Altitude Attitude: Adjusting to it!
Part One of Three
I am an experiment of one. My reactions and physical symptoms may be different than yours.
The big question, for flat-landers going to altitude, is “how will I react to it?”
Answer: It depends. There is no definitive answer. Google it. Read about it.
My reaction to altitude last year, 2014, at Camp Hardrock (elevation from 7800 feet to 14000 feet over a five day stay):
” When I travelled to Camp Hardrock just two days before the race I was curious to see how the sudden change in altitude would affect me.
The last time I was in Colorado I spent almost 10 days before the race getting used to the altitude.
Wednesday, Day One: I noticed the lack of humidity right in Denver. Start drinking water Kimba!
My symptoms, with no acclimatization:
I arrived in Silverton on Wednesday, July 8. I had pretty typical mild altitude sickness at Silverton, elevation 9800 feet. My symptoms: trouble sleeping, less appetite, headache, general feeling of crappiness for the first two days. I did get up four or six times that first night to pee!
Why did this occur? The body starts to breathe faster to keep up the oxygen level initially. To keep your body in balance, the kidneys produce more urine.
Thursday-I kept mellow. I hiked up to the Christ of the Mines Shrine and a mile or so down the HR course. Helped pack aid station supplies. Attended the HR briefing.
Friday I went to Ouray, 7800 feet for the day-the lowest point on the HR course-and felt pretty good. Note: all day long, in Ouray, I kept eating and drinking well. Especially drinking (just water!) well. I tried to stay off my feet in the afternoon and evening waiting to pace Bob in the evening.
When I paced Bob overnight up Bear Creek Trail, climbing over Engineer Pass at 13,000 feet, I did not really feel any symptoms, but I was concentrating on other matters, like hail, wind, rain, my runner!
Saturday-I returned to Silverton on Saturday and felt like crap after that-trouble sleeping, sneezing, felt like I was getting a bad cold. (Of course I was up all night climbing over Engineer Pass.) This symptoms subsided toward the evening.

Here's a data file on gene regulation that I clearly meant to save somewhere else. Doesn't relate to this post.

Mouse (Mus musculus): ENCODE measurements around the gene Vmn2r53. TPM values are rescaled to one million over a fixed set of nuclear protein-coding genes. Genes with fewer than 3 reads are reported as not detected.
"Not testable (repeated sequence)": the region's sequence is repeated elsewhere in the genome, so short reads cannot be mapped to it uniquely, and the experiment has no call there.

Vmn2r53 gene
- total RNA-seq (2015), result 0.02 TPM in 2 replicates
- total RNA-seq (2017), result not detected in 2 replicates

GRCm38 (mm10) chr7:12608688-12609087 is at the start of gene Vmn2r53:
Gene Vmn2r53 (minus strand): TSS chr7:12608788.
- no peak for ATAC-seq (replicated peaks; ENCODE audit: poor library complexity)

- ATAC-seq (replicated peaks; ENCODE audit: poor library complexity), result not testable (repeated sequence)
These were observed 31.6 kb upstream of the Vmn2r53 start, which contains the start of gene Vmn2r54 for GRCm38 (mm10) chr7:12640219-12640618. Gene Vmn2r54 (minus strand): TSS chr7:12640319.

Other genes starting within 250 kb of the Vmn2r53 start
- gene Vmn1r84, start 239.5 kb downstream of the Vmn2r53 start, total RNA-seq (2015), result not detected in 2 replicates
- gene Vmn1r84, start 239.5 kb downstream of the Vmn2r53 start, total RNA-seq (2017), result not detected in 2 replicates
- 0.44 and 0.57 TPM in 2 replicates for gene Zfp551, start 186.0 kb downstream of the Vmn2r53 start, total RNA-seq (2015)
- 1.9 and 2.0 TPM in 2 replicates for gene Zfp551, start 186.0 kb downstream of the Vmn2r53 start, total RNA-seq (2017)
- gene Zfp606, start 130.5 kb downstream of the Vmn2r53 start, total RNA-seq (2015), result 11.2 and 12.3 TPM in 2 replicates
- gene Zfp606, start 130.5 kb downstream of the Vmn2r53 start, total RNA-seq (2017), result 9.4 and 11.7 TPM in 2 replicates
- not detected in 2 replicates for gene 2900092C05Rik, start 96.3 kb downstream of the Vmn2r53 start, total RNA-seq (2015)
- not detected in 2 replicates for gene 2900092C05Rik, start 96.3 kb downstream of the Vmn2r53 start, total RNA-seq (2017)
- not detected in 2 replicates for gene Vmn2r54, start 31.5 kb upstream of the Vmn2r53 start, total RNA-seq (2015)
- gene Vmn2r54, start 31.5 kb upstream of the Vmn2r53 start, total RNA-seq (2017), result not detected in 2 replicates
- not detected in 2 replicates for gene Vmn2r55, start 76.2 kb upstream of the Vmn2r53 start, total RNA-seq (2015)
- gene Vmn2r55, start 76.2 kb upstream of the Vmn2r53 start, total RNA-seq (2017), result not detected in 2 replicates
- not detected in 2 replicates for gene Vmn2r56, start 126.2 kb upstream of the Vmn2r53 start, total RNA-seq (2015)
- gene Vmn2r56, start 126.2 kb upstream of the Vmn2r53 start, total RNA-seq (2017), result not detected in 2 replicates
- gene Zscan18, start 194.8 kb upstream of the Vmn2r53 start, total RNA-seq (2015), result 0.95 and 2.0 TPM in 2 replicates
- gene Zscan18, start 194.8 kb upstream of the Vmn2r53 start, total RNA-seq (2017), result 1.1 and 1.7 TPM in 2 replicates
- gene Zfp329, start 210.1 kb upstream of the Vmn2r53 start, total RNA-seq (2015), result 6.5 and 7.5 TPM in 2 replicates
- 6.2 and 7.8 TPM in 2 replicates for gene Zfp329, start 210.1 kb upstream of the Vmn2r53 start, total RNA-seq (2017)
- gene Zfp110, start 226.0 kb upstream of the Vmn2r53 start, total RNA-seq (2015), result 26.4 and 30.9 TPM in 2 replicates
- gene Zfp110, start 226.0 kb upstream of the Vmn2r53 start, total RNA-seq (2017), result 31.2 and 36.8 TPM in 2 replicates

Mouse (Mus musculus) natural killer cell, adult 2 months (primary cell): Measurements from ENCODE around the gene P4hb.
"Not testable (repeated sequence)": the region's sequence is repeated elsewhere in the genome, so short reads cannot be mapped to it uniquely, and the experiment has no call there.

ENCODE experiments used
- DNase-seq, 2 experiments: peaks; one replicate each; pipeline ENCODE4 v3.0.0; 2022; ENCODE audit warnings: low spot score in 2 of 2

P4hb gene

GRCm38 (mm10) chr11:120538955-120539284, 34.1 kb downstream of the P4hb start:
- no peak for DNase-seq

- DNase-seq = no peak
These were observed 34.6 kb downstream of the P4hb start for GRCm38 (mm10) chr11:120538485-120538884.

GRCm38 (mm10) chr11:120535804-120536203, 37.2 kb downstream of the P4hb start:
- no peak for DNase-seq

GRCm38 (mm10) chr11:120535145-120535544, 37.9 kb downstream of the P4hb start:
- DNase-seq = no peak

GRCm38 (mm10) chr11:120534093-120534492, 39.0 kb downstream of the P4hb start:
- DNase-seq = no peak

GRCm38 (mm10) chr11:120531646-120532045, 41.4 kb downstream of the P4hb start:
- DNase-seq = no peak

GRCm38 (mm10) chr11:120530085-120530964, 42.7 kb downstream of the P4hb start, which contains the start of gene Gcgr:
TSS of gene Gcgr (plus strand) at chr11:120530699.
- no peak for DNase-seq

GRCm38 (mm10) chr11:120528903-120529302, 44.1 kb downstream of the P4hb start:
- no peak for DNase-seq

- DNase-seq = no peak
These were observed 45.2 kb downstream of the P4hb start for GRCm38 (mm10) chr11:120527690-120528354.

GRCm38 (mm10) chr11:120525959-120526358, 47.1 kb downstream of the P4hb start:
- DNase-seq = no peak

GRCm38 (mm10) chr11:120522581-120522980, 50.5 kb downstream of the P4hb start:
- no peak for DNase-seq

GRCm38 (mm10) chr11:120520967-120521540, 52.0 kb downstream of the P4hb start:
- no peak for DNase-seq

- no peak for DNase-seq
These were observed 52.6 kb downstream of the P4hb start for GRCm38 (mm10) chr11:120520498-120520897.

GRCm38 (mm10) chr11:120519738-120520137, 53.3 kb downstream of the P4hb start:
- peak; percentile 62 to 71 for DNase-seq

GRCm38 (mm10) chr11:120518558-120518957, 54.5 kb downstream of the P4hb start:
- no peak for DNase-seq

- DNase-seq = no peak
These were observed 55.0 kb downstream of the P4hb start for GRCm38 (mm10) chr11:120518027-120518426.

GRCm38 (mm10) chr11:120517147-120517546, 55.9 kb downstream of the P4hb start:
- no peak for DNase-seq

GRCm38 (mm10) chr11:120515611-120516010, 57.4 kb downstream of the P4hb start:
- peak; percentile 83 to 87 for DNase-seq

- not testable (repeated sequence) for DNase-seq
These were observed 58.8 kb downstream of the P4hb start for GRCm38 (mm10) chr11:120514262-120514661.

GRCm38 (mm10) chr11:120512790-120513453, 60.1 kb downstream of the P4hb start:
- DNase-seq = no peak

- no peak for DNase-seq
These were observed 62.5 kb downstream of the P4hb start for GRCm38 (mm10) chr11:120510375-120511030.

Trouble sleeping is quite common at high altitude. The low oxygen directly affects the sleep center of the brain. Frequent awakenings, a light sleep and less total time of sleep are the main problems, and these usually improve with acclimatization after a few nights. Some persons, however, will have trouble sleeping despite acclimatization.
Sunday I climbed a 14’er (Handies Peak) and walked 15 miles of the Hardrock Course clearing trail. I felt my headache coming on around 12,000 and took 2 Tylenol. Also felt a little dizzy at the summit.
After my fifteen miles on course I was toast. I was out of water toward end of hike, about two miles from our vehicle. I returned to town, ate a little bit, and crawled into bed for 12 hours sleep-was actually able to sleep better, I think I was just so beat up. Kept waking up parched, and kept drinking water all night. Of course, Friday and Saturday I was up all day and up overnight also.
Why do all these symptoms occur? The percentage of oxygen in the atmosphere at sea level is about 21% and barometric pressure is 760 mmHG. As the altitude increases, the percentage stays the same but the number of oxygen molecules is decreased. At 12,000 feet, the barometric pressure is only about 480 mm Hg, so the body has to adjust to having less oxygen.
In most cases, symptoms are mild. Symptoms of mild to moderate acute mountain sickness may include:
- Difficulty sleeping
- Dizziness or light-headedness
- Loss of appetite
- Nausea or vomiting
- Rapid pulse (heart rate)
- Shortness of breath with exertion
What are the risk factors for AMS?
Several factors increase your risk for getting AMS:
- Your genetic makeup
- A history of previous AMS
- Residence at an altitude below 3000 ft
- Current respiratory infection
- Most importantly, fast rate of ascent
- Over-exertion the first day or two at altitude
- Alcohol the first night at altitude
Oops, probably drinking beer the night I arrived in Silverton wasn’t the best idea.
That was my experience going from 800 feet of elevation to 9000 feet in just a few days.
Up next, my experience setting up and using an altitude system.